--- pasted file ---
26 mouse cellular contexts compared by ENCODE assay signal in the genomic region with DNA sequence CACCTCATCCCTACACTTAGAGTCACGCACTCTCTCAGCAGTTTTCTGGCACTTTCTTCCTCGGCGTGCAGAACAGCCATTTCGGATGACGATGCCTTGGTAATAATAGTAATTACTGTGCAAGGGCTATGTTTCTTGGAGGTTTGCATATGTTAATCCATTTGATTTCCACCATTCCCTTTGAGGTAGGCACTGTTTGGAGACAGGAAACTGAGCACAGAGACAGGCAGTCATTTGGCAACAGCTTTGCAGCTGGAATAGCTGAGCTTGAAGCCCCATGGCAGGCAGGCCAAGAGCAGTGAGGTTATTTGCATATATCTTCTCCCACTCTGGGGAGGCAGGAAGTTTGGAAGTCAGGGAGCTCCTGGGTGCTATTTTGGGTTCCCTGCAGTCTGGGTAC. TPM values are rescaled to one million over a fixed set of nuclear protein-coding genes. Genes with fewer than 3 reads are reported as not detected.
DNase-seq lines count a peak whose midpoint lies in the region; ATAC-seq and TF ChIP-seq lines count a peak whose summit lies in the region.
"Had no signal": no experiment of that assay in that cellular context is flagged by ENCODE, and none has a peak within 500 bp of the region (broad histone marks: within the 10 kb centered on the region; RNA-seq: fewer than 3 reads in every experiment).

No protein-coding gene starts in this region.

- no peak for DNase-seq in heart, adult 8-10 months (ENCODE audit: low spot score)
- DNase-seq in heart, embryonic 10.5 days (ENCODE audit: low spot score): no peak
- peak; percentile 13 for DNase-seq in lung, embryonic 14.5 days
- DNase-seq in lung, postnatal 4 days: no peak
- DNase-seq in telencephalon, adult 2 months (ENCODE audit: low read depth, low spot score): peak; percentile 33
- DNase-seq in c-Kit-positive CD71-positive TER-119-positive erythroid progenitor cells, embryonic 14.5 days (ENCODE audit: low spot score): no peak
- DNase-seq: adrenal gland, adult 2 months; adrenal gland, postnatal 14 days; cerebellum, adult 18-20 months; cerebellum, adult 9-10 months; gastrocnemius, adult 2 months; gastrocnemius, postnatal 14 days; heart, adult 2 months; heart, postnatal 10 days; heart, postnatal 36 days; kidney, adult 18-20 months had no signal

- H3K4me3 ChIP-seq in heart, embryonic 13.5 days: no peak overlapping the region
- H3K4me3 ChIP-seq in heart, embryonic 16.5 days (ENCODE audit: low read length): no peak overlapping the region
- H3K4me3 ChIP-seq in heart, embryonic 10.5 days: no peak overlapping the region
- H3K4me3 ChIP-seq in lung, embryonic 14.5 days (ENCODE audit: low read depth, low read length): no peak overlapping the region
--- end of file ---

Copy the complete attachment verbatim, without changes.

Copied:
26 mouse cellular contexts compared by ENCODE assay signal in the genomic region with DNA sequence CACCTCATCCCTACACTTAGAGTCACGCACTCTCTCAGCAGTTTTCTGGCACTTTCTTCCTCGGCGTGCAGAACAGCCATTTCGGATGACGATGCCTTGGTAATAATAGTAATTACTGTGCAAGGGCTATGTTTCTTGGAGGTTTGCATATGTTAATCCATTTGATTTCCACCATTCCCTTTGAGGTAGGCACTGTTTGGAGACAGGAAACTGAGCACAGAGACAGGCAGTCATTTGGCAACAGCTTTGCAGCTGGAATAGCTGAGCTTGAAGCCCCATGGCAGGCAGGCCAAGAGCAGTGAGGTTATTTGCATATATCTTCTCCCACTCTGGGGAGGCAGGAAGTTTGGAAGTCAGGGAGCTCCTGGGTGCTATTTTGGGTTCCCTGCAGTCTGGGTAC. TPM values are rescaled to one million over a fixed set of nuclear protein-coding genes. Genes with fewer than 3 reads are reported as not detected.
DNase-seq lines count a peak whose midpoint lies in the region; ATAC-seq and TF ChIP-seq lines count a peak whose summit lies in the region.
"Had no signal": no experiment of that assay in that cellular context is flagged by ENCODE, and none has a peak within 500 bp of the region (broad histone marks: within the 10 kb centered on the region; RNA-seq: fewer than 3 reads in every experiment).

No protein-coding gene starts in this region.

- no peak for DNase-seq in heart, adult 8-10 months (ENCODE audit: low spot score)
- DNase-seq in heart, embryonic 10.5 days (ENCODE audit: low spot score): no peak
- peak; percentile 13 for DNase-seq in lung, embryonic 14.5 days
- DNase-seq in lung, postnatal 4 days: no peak
- DNase-seq in telencephalon, adult 2 months (ENCODE audit: low read depth, low spot score): peak; percentile 33
- DNase-seq in c-Kit-positive CD71-positive TER-119-positive erythroid progenitor cells, embryonic 14.5 days (ENCODE audit: low spot score): no peak
- DNase-seq: adrenal gland, adult 2 months; adrenal gland, postnatal 14 days; cerebellum, adult 18-20 months; cerebellum, adult 9-10 months; gastrocnemius, adult 2 months; gastrocnemius, postnatal 14 days; heart, adult 2 months; heart, postnatal 10 days; heart, postnatal 36 days; kidney, adult 18-20 months had no signal

- H3K4me3 ChIP-seq in heart, embryonic 13.5 days: no peak overlapping the region
- H3K4me3 ChIP-seq in heart, embryonic 16.5 days (ENCODE audit: low read length): no peak overlapping the region
- H3K4me3 ChIP-seq in heart, embryonic 10.5 days: no peak overlapping the region
- H3K4me3 ChIP-seq in lung, embryonic 14.5 days (ENCODE audit: low read depth, low read length): no peak overlapping the region